Skip to main content

Associated factors with poor treatment response to initial glucocorticoid therapy in patients with adult-onset Still’s disease

Abstract

Background

High-dose glucocorticoids (GC) are first-line treatment for adult-onset Still’s disease (AOSD); however, some of the patients remain refractory to initial GC therapy, or rapidly relapse. The aim of this study was to identify prognostic factors for poor treatment response to initial GC therapy for AOSD.

Methods

Data on newly diagnosed AOSD patients were extracted from our database (n=71, mean age 51.6 years). The primary outcome was a poor treatment outcome at 4 weeks, which was defined as failure to achieve remission or relapse after achieving remission within 4 weeks, followed by administration of two or more rounds of GC pulse therapy or of any other immunosuppressive drugs.

Results

The initial mean dose ± standard deviation of prednisolone was 0.82 ± 0.23 mg/kg/day, and 34 (47.3%) patients received GC pulse therapy at week 0. Twenty-nine of 71 patients exhibited a poor treatment outcome at 4 weeks (40.8%). The second round of GC pulse therapy or immunosuppressive drugs was added in 17 or 24 of the 29 patients, respectively. These patients had higher baseline white blood cell (WBC) counts, serum ferritin levels, systemic feature score based on clinical symptoms (modified systemic feature score, mSFS), more hemophagocytic syndrome (HPS) over the 4 weeks, and the higher severity score based on modified Pouchot score or severity index of the Japanese Ministry of Health, Labour and Welfare, than the remaining 42 patients. Multivariable logistic regression model identified baseline WBC count as a prognostic factor for poor outcome (odds ratio per 1000/μl increment: 1.12, 95% CI 1.04–1.29), while thrombocytopenia, hyperferritinemia, and mSFS at baseline did not achieve statistical significance. Receiver-operating characteristic curve analysis showed that the optimal cut-off for WBC count was 13,050/μl. The Kaplan-Meier method showed the cumulative rate of poor treatment outcome to be 60.0% in patients with WBC ≥13,050/μl and 23.5% in those with WBC <13,050/μl.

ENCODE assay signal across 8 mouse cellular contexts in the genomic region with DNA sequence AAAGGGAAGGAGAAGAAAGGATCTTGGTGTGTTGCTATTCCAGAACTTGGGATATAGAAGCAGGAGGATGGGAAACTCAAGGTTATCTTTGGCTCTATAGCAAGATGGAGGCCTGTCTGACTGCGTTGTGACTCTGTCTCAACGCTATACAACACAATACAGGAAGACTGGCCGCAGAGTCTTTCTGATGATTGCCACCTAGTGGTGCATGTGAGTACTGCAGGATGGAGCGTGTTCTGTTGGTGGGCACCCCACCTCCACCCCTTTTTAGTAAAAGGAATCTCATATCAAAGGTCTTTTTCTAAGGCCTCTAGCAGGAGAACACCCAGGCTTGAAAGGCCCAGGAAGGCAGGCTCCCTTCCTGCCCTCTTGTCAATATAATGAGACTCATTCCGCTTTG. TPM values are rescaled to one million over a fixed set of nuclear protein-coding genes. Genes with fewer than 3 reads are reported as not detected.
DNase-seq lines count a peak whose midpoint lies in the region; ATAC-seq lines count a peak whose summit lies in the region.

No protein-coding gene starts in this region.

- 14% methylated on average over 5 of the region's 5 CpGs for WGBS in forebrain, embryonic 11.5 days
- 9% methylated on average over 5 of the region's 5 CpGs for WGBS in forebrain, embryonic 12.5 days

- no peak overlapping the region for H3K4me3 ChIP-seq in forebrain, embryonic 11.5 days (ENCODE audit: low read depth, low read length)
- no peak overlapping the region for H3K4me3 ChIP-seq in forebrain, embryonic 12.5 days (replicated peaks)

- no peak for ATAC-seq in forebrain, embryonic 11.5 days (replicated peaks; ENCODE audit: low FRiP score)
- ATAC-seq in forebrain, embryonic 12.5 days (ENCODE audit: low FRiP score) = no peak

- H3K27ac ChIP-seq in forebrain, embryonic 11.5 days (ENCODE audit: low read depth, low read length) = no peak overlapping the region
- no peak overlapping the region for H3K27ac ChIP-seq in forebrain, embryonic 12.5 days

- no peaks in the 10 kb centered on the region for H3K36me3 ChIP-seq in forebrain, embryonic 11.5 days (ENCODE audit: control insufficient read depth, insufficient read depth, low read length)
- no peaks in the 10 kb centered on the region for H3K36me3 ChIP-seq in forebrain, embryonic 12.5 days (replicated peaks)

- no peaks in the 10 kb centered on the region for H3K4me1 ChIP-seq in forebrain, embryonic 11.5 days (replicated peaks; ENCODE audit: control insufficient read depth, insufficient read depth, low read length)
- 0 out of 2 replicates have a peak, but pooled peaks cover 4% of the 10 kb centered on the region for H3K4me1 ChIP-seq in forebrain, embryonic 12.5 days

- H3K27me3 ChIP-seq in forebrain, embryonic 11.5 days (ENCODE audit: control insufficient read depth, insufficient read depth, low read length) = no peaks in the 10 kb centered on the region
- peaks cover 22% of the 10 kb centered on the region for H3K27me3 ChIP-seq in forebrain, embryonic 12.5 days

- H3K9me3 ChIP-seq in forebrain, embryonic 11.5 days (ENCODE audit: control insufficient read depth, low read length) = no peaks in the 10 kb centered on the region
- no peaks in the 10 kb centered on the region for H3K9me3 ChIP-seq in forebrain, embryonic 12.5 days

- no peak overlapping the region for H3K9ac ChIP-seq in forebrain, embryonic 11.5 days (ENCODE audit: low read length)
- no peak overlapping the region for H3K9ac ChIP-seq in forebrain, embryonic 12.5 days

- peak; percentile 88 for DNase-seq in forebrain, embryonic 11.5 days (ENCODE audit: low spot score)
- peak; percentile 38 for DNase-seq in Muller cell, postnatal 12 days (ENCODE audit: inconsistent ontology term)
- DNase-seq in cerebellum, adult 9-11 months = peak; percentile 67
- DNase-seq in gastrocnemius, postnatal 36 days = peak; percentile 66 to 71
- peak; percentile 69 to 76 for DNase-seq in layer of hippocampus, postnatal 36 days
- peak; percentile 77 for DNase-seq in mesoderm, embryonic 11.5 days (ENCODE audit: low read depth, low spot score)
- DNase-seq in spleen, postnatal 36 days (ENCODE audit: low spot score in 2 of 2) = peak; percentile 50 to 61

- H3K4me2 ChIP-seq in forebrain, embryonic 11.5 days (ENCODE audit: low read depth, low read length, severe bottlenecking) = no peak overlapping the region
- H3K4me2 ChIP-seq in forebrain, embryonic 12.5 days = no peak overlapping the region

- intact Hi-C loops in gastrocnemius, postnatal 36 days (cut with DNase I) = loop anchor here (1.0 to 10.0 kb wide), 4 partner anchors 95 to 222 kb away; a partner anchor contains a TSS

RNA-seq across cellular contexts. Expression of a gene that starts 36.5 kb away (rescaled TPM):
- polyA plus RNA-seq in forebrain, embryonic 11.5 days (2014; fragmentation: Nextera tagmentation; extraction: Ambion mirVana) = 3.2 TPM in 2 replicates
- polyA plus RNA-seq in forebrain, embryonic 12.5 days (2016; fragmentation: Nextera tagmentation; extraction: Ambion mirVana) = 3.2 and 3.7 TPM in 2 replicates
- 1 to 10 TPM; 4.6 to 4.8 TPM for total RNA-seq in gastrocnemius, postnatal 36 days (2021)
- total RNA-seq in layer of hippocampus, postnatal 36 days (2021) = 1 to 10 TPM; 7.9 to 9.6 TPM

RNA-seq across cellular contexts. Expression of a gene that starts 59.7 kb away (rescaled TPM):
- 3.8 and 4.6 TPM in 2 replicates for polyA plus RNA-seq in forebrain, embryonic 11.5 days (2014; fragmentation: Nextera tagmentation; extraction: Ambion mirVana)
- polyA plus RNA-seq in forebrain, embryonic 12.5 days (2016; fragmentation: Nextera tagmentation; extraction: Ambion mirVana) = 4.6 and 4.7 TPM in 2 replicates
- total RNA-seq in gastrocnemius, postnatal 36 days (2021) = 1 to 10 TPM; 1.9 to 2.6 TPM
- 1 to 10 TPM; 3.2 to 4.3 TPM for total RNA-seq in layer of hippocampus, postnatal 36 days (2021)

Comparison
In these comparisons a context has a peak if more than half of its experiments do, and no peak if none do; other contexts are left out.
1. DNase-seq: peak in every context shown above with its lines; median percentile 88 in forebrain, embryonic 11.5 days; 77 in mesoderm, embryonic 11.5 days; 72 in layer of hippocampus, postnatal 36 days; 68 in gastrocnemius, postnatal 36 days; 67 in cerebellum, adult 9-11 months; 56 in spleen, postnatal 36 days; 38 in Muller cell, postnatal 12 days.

Conclusions

A higher WBC count but not thrombocytopenia, hyperferritinemia, and mSFS at baseline was a significant prognostic factor for poor treatment outcome at week 4 in this retrospective cohort of AOSD patients. Our findings provide important information for determining the initial treatment strategy of newly-diagnosed AOSD.

Background

Adult-onset Still’s disease (AOSD) is a systemic inflammatory disease first reported by Bywaters in 1971 [1]. Clinical signs and symptoms of AOSD include fever, arthritis, typical skin rash, myalgia, lymphadenopathy and serositis, and hemophagocytic syndrome (HPS) [2]. While high-dose glucocorticoids (GC) are first-line treatment for AOSD [3], GC pulse therapy is frequently added to oral GC in the induction treatment regimen [4]. However, some patients remain refractory to the induction therapy, or rapid relapse; hence, there is an unmet need to understand treatment failures and develop alternative strategies.

A recent randomized controlled trial has documented the efficacy of the anti-IL-6 receptor antibody tocilizumab for AOSD refractory to GC therapy [5]. As we embark on a new era of AOSD treatment and develop novel treatment strategies, prognostic factors for initial treatment response to standard doses of oral GC with or without GC pulse therapy are important for determining indications for additional treatments including other immunosuppressive drugs or tocilizumab.